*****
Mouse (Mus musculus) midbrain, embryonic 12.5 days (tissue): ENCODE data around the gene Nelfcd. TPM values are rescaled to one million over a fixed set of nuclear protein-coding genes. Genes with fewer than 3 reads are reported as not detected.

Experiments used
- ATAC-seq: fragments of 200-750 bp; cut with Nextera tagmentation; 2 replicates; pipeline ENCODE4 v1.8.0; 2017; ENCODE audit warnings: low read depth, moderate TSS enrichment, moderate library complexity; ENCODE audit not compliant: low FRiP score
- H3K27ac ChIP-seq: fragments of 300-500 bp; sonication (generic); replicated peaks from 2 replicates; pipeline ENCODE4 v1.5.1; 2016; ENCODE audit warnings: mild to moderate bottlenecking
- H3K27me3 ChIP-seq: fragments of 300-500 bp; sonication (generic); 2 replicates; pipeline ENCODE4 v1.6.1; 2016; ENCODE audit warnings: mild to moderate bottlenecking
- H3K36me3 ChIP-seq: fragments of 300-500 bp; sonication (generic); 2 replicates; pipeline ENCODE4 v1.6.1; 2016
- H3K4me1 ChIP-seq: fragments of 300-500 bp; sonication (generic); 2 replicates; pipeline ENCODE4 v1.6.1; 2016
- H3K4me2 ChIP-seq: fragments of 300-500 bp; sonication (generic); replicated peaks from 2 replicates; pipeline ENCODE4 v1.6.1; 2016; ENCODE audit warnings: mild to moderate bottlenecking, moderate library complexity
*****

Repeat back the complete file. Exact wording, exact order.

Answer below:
Mouse (Mus musculus) midbrain, embryonic 12.5 days (tissue): ENCODE data around the gene Nelfcd. TPM values are rescaled to one million over a fixed set of nuclear protein-coding genes. Genes with fewer than 3 reads are reported as not detected.

Experiments used
- ATAC-seq: fragments of 200-750 bp; cut with Nextera tagmentation; 2 replicates; pipeline ENCODE4 v1.8.0; 2017; ENCODE audit warnings: low read depth, moderate TSS enrichment, moderate library complexity; ENCODE audit not compliant: low FRiP score
- H3K27ac ChIP-seq: fragments of 300-500 bp; sonication (generic); replicated peaks from 2 replicates; pipeline ENCODE4 v1.5.1; 2016; ENCODE audit warnings: mild to moderate bottlenecking
- H3K27me3 ChIP-seq: fragments of 300-500 bp; sonication (generic); 2 replicates; pipeline ENCODE4 v1.6.1; 2016; ENCODE audit warnings: mild to moderate bottlenecking
- H3K36me3 ChIP-seq: fragments of 300-500 bp; sonication (generic); 2 replicates; pipeline ENCODE4 v1.6.1; 2016
- H3K4me1 ChIP-seq: fragments of 300-500 bp; sonication (generic); 2 replicates; pipeline ENCODE4 v1.6.1; 2016
- H3K4me2 ChIP-seq: fragments of 300-500 bp; sonication (generic); replicated peaks from 2 replicates; pipeline ENCODE4 v1.6.1; 2016; ENCODE audit warnings: mild to moderate bottlenecking, moderate library complexity